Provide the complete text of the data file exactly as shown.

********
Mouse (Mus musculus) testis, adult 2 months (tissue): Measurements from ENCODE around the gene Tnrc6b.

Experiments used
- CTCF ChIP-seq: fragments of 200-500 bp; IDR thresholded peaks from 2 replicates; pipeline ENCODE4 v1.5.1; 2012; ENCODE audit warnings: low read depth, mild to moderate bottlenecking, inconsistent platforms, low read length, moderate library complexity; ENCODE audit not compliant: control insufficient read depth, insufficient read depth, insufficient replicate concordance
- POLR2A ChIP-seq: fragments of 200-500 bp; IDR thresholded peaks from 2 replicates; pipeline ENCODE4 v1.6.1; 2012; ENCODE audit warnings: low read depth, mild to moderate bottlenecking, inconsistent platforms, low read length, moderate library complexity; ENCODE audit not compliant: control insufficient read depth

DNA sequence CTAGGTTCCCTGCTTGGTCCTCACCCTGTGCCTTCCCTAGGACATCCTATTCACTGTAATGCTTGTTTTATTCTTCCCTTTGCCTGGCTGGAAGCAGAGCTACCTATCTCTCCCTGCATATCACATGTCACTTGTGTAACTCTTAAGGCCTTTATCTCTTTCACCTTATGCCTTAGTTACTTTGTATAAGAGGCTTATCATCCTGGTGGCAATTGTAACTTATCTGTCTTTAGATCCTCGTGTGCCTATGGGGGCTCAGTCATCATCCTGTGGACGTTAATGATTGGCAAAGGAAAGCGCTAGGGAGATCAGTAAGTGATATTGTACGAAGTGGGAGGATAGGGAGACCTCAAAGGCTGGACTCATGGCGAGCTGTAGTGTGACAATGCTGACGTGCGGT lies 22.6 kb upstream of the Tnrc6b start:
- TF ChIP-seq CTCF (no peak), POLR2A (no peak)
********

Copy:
Mouse (Mus musculus) testis, adult 2 months (tissue): Measurements from ENCODE around the gene Tnrc6b.

Experiments used
- CTCF ChIP-seq: fragments of 200-500 bp; IDR thresholded peaks from 2 replicates; pipeline ENCODE4 v1.5.1; 2012; ENCODE audit warnings: low read depth, mild to moderate bottlenecking, inconsistent platforms, low read length, moderate library complexity; ENCODE audit not compliant: control insufficient read depth, insufficient read depth, insufficient replicate concordance
- POLR2A ChIP-seq: fragments of 200-500 bp; IDR thresholded peaks from 2 replicates; pipeline ENCODE4 v1.6.1; 2012; ENCODE audit warnings: low read depth, mild to moderate bottlenecking, inconsistent platforms, low read length, moderate library complexity; ENCODE audit not compliant: control insufficient read depth

DNA sequence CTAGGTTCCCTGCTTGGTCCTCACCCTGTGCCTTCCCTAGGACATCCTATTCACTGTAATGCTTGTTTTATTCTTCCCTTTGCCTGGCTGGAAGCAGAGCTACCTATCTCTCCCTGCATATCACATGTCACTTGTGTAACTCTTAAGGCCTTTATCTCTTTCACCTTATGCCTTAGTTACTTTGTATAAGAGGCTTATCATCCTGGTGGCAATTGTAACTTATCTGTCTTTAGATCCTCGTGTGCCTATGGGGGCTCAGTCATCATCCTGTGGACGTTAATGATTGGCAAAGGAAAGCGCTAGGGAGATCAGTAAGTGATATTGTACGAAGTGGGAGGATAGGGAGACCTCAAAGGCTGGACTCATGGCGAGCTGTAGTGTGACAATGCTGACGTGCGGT lies 22.6 kb upstream of the Tnrc6b start:
- TF ChIP-seq CTCF (no peak), POLR2A (no peak)